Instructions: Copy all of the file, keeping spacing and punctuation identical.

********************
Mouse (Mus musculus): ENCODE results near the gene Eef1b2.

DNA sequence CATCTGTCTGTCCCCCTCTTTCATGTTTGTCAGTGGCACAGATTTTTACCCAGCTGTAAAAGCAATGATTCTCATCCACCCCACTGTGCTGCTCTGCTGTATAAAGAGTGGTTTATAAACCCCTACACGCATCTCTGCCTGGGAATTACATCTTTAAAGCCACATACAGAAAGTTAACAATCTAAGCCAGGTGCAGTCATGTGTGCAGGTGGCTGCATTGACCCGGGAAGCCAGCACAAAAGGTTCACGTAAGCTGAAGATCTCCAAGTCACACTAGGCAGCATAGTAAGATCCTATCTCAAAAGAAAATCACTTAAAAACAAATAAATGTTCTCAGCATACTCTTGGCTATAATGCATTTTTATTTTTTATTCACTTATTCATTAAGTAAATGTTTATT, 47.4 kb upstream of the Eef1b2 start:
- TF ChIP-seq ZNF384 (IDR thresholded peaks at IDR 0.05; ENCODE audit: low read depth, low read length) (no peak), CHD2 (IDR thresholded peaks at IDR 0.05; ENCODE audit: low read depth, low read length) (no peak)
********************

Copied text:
Mouse (Mus musculus): ENCODE results near the gene Eef1b2.

DNA sequence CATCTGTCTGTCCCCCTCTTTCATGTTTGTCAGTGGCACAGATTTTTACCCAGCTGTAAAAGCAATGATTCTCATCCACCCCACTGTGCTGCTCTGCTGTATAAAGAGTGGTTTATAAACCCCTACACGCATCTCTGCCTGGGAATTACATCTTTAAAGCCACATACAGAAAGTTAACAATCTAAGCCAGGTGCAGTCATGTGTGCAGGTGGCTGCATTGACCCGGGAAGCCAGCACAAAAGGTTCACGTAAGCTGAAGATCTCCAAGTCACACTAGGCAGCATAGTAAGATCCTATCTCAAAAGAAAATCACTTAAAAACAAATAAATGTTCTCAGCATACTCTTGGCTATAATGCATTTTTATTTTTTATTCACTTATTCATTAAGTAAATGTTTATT, 47.4 kb upstream of the Eef1b2 start:
- TF ChIP-seq ZNF384 (IDR thresholded peaks at IDR 0.05; ENCODE audit: low read depth, low read length) (no peak), CHD2 (IDR thresholded peaks at IDR 0.05; ENCODE audit: low read depth, low read length) (no peak)